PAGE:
Britain said on Monday, March 28, it would force ferry companies docking in its ports to pay the minimum wage as the UK stepped up pressure on P&O Ferries to rehire a total of 800 employees who the company had fired without notice in favour of cheaper staff.
P&O Ferries, which is owned by Dubai ports company DP World, announced it had decided to break the law and fire staff on the spot so it could instead hire cheaper agency workers after losing GBP 100 million (USD 132M) in 2021 due to the COVID crisis.
The Conservative government of Prime Minister Boris Johnson condemned the move and urged a rethink by P&O Ferries as Britons struggle with surging inflation.
It said it would also introduce new legislation.
Grant Shapps, Transport Secretary, said in a letter to P&O Chief Executive Peter Hebblethwaite that he posted on Twitter the package of measures would "ensure that seafarers are protected against these types of actions".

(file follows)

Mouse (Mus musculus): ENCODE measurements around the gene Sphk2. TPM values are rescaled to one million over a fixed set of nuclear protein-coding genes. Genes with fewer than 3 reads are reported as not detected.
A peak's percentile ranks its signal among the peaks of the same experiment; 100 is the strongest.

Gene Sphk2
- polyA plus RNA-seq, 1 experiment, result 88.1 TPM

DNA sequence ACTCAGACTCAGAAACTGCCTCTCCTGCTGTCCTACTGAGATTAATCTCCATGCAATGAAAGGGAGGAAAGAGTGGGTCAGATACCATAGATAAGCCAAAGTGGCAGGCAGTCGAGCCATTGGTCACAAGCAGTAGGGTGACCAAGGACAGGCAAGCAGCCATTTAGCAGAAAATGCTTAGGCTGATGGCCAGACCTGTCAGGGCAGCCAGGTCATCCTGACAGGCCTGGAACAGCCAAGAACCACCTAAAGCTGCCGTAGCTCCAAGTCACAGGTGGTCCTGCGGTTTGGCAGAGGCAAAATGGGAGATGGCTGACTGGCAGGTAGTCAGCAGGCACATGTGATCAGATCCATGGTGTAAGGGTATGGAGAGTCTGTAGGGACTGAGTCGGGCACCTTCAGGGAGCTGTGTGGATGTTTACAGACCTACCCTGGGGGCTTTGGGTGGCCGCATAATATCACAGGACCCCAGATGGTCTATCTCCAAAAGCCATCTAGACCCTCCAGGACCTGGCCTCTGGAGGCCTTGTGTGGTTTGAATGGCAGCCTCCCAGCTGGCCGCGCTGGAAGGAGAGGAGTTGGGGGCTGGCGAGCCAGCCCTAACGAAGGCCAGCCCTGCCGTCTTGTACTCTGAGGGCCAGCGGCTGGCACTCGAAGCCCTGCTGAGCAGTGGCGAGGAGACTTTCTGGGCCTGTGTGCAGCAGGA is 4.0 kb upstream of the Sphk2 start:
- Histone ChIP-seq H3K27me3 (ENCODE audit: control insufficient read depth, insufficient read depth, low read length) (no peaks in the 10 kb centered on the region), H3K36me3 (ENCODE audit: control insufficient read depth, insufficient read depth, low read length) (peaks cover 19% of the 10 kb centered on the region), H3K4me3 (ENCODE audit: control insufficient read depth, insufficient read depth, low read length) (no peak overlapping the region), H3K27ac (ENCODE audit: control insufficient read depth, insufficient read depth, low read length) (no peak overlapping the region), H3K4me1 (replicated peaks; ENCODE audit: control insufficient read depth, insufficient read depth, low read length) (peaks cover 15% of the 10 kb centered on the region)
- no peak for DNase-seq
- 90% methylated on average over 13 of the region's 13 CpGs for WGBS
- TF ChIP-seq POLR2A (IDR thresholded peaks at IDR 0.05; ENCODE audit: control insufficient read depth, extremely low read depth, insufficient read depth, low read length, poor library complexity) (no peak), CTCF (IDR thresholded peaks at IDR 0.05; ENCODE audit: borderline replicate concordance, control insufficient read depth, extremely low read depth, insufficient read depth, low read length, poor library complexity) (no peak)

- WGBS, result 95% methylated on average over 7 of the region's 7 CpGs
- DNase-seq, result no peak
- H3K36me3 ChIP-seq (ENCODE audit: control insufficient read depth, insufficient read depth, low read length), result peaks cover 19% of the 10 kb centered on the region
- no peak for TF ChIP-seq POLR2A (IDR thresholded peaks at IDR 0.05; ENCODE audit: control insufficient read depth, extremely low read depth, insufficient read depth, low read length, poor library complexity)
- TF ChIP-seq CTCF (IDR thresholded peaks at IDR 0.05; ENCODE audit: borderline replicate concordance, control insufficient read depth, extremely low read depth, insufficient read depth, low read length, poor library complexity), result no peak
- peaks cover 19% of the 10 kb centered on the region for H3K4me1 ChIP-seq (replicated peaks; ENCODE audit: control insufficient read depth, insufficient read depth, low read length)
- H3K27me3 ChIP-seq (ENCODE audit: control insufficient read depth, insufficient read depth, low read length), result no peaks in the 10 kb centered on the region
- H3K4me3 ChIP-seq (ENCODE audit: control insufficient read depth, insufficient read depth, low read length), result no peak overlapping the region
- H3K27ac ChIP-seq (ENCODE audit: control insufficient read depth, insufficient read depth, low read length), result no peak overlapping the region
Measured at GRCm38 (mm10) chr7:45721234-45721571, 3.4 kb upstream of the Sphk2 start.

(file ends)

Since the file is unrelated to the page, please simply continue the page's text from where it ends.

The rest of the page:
He added he intended to block the outcome that P&O had pursued, "including paying workers less than the minimum wage."
The coastguard last week detained a P&O ferryboat, saying the lack of crew familiarization and training meant it wasn't ready to sail.
The British government plans to use legislation in order to force all ferry operators operating from ports in the country to pay at least the national minimum wage, which will rise for most workers to GBP 9.50 (US$12.50) next month.
P&O Ferries said its new crew members on cross-Channel and some other routes would earn ~GBP 5,50 per hour.
Transport Secretary Shapps said in his letter to P&O Ferries that its actions had left the company's reputation in tatters. He called on it to offer all staff their jobs back.
"I believe you will be left with little choice but to reverse your decision. A reversal at this point may also go some way in starting to repair your firm's reputation with the public."